Pour abt 200ml boiling water into bottom of tin, then cover whole thing with a layer of greaseproof paper and 2 layers of foil, making sure it is well sealed around edges.
Cook for 20 mins, then reduce temperature to 200C.
After 1 hour (20 mins per 1.25kg total turkey weight), remove foil and greaseproof paper.
Cook for a further 35-40 mins and don’t open oven door till cooking time’s up.
To test whether turkey’s cooked, insert a skewer or knife blade into point where thigh joins breast – juice should run clear (or use a meat thermometer, prick into thickest part of thigh but not touching bone, thermometer should read 70C or above).
If it is pink, cook it for another 20 mins and test again. Leave turkey, covered partially, to rest in a warm place for abt 30 mins before serving.
When you’re ready to serve, place bacon-wrapped stuffing balls on a non-stick baking sheet and bake for 15 mins until parcels are cooked and pancetta is golden.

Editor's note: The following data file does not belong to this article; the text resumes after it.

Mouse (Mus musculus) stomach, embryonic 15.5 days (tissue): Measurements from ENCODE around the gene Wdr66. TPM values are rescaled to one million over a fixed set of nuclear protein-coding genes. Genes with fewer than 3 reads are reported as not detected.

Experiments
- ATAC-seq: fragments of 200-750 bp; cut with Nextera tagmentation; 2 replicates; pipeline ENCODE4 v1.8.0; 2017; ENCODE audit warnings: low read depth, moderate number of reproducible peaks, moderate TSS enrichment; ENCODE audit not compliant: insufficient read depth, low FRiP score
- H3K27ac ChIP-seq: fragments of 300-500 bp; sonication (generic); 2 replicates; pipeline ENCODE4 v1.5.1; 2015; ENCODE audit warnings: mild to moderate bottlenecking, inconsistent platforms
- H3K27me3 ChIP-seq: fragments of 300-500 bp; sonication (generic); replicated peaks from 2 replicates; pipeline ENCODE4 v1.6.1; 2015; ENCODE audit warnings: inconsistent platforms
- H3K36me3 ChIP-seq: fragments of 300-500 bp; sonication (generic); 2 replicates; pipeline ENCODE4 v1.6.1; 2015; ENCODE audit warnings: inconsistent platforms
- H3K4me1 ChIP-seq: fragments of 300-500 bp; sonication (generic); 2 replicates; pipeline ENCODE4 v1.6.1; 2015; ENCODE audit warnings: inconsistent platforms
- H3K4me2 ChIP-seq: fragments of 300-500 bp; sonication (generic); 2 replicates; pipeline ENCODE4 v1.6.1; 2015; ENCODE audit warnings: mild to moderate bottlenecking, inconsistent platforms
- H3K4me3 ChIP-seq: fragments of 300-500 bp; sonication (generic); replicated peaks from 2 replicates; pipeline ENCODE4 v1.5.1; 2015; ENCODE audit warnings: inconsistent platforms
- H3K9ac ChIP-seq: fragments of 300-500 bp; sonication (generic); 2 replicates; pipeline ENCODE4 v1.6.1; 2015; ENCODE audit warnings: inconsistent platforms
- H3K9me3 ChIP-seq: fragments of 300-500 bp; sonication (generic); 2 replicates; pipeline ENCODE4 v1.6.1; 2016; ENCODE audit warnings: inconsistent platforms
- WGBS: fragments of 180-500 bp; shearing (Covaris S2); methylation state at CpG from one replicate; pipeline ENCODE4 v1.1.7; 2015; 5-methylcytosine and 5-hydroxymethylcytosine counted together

Served with roasted potatoes, Brussels sprouts-bacon casserole, Mediterranean vege casserole, cranberry sauce and mushroom sauce.
The Appetizer of Egg-Sundried Tomatoes Salad in Cups and Wild Ragout in Puff Pastry.. 🙂
The dessert consists of 2 types of Dutch vla (which is a sort of runny custard), Dutch icecream and whipped cream.. 🙂
My mum-in-law’s famous homemade Dutch Apple Tart with coffee.. Yummmsssss.. 🙂
Overall, Dunster rated it as a success; we had loads of fun and a lovely time with delish food (I’m glad to say).. 🙂